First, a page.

SigmaStudio opens up DSP to the rest of us who have been scared away by traditional programming. This allows engineers to introduce DSP where it hasn't been considered before. For example, in one of our products a ADAU1701 does a better job than the seven analog circuits it replaced. We would have not chosen this path with traditional DSP. SigmaStudio excels at visualizing and building analog techniques with the performance of DSP. Filters and effects are of course available, yet there's so much more. Want to build a phase-locked loop? A side-chain compressor? It's been done. If it doesn't work you can tweak it until it does, or try something else. All without a hot iron. Once you get used to how it all works, you'll be cooking up ideas literally in minutes (as with any tool it took much longer at first, but that's long since forgotten). SigmaStudio provides E2PROM ready code for those SigmaDSPs that feature self-booting, as well as "export" files you can include in your microcontroller program to have it boot the DSP. The latter method is more powerful, since your uC can then load DSP parameters on the fly -- for user EQ settings and such. Unfortunately, at this point you leave SigmaStudio's GUI behind and make friends with your uC's C compiler. Paradoxically, some have complained that there's no C compiler for SigmaDSP itself (gasp!). Updates arrive almost monthly. For best results stick to the release rev, although new features in beta are always tempting. With DSP chips and functions progressively added, documentation has fallen behind. It appears ADI has been waffling between supporting its help file (which I prefer) and the wiki -- resulting in neither being ideal. I work around this by experimenting with the blocks the way one might try out a function in C. And did I mention that ADI makes SigmaStudio available free (charging only for hardware)? All in all it's fun to use, and can deliver impressive results. Thus I eagerly await each release to see what else can be done with SigmaDSP.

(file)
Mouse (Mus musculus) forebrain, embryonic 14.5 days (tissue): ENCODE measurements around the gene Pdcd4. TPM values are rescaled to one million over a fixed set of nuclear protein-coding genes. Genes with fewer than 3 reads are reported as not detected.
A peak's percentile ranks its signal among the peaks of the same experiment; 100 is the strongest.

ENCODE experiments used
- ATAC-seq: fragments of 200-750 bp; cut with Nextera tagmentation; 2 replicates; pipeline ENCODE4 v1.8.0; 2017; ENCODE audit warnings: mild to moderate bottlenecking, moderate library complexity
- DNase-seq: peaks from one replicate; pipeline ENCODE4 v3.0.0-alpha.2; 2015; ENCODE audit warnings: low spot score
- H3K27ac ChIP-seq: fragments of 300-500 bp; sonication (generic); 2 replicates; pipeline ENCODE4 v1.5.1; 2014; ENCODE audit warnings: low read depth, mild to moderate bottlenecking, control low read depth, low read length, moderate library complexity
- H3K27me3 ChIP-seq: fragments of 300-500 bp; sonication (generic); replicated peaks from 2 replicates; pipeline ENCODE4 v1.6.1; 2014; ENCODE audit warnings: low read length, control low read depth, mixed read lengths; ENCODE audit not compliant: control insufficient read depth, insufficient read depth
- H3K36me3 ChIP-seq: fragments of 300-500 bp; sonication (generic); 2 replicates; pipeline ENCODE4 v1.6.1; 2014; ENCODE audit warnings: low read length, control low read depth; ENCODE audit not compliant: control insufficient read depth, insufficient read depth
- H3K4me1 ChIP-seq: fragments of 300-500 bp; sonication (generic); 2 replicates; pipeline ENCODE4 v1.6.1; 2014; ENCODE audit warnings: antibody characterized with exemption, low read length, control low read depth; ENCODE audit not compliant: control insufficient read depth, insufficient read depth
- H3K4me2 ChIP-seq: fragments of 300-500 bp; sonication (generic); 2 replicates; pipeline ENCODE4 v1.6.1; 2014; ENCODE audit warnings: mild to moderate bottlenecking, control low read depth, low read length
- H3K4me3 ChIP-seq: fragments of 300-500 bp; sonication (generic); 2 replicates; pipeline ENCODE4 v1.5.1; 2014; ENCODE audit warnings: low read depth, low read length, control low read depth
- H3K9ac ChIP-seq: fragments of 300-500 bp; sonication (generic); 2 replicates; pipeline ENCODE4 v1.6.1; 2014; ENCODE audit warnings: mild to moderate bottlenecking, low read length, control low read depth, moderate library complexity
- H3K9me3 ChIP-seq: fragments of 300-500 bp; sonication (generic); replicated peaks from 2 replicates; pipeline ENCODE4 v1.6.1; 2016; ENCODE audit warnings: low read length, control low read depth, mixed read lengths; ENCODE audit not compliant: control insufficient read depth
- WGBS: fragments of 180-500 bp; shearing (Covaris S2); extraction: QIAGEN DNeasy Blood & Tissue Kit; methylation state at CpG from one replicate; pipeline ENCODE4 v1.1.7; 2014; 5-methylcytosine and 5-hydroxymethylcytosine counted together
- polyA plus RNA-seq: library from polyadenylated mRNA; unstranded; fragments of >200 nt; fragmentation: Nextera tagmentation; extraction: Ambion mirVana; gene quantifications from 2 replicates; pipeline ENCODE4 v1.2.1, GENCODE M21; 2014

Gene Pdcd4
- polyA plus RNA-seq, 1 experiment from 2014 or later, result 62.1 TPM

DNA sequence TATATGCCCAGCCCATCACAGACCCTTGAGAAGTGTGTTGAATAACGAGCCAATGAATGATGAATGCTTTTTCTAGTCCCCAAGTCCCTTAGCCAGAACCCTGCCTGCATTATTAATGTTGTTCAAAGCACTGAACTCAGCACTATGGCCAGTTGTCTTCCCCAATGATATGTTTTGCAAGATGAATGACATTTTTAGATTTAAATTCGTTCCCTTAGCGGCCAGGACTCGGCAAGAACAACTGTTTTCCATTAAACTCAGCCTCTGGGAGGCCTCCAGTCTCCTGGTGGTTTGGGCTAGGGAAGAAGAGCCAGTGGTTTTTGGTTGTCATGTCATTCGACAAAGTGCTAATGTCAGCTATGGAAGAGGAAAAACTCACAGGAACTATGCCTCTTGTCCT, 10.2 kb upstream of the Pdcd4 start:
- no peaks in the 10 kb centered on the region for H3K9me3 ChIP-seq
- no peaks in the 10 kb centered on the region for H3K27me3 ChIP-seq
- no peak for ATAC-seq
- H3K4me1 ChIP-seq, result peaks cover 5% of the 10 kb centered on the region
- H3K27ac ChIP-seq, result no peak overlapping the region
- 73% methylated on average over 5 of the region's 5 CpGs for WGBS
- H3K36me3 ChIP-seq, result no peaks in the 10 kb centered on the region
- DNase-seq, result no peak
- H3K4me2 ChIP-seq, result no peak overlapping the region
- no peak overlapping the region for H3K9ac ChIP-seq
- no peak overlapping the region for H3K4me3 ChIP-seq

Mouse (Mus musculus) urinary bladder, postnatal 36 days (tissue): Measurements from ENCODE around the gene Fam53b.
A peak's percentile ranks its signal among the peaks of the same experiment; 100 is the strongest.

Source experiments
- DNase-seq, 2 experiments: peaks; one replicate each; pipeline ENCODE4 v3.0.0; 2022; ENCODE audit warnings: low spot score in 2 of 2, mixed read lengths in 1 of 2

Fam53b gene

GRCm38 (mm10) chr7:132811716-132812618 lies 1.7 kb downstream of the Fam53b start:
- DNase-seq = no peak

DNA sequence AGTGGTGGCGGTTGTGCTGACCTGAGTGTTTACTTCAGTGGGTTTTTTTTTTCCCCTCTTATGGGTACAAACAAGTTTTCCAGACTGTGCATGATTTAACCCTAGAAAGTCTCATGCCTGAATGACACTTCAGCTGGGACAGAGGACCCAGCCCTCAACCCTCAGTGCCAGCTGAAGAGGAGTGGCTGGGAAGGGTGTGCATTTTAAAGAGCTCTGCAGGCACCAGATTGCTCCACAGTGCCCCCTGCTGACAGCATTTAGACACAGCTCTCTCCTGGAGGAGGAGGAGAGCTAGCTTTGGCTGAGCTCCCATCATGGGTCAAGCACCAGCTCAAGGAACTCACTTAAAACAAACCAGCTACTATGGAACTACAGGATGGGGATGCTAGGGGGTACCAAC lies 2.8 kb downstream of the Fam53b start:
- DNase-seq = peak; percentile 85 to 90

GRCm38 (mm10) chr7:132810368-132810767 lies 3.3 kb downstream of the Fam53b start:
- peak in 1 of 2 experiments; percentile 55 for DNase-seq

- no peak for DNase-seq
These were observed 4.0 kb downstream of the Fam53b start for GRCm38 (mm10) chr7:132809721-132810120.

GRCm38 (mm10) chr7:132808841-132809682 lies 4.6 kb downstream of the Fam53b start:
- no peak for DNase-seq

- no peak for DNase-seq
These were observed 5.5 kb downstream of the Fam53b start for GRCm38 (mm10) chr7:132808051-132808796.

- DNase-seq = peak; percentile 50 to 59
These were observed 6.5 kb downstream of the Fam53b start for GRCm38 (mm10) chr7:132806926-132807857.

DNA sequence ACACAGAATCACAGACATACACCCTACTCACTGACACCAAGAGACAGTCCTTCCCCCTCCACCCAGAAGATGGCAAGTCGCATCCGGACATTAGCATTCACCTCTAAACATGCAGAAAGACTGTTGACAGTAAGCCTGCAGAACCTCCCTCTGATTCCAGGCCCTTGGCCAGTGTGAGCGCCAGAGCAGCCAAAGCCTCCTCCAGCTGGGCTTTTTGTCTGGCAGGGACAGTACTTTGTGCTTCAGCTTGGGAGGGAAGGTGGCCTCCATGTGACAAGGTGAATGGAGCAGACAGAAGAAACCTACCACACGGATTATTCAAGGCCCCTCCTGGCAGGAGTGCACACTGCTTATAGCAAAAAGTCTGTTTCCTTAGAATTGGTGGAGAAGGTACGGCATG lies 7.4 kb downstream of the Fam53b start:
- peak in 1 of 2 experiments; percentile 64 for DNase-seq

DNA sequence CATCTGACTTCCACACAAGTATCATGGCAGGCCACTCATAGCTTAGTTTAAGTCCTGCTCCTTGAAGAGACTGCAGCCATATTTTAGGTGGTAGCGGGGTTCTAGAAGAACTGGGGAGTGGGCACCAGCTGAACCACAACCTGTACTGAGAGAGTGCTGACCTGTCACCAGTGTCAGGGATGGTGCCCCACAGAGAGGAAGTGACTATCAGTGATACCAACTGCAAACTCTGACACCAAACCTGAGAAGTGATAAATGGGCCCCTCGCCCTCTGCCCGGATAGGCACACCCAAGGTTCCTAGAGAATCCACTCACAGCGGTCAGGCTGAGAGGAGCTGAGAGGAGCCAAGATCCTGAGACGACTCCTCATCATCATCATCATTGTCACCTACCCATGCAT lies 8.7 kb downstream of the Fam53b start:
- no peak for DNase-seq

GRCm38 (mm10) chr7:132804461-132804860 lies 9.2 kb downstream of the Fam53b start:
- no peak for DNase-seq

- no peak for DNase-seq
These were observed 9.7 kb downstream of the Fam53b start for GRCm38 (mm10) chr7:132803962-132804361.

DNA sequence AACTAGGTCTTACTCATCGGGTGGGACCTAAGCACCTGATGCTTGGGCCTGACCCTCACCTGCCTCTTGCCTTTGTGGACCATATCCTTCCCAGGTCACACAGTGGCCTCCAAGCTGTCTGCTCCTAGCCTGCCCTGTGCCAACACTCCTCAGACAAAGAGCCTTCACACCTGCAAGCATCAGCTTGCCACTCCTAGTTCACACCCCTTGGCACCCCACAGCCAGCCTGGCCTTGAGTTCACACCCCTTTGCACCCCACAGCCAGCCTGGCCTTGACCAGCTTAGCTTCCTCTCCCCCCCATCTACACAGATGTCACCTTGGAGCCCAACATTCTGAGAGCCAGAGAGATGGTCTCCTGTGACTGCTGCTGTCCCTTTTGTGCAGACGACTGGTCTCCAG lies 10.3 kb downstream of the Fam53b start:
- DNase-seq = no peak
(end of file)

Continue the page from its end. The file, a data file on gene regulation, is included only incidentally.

Was this Helpful?Helpful(2)
by ...., 25 Jun 14
Lots of bugs
The software itself is buggy, popping up unhelpful error messages like "CELL: Cellname" for no obvious reason, crashing and turning into a big red X, in previous versions you couldn't zoom in or out without breaking the UI and not being able to edit anything, the input boxes are too small for the numbers they can contain, so they line wrap, the positions of the inputs and outputs are wrong until you click on the boxes, the Compiler Output windows don't work so you have to look in a text file to see how much CPU you're using, etc. There are many different variants of some blocks, organized haphazardly, with the variants not consistently named ("w/ DET" vs "Separate Detect" vs "/Detect" all mean the same thing?), and most don't have any documentation. Pressing F1 opens the Help, but there's nothing for that block. The Decay property is labeled "dB/s", so you would expect a higher value to decay more rapidly, but higher values actually decay more slowly, with "23" never decaying at all. the input labeled "Q" is actually "1/Q", etc. There are also bugs in the algorithms used in the DSP itself. They respond quickly to problems in the forums, but you'll have to use workarounds while you wait for a version to be released that has them fixed, and they won't tell you how a block works internally.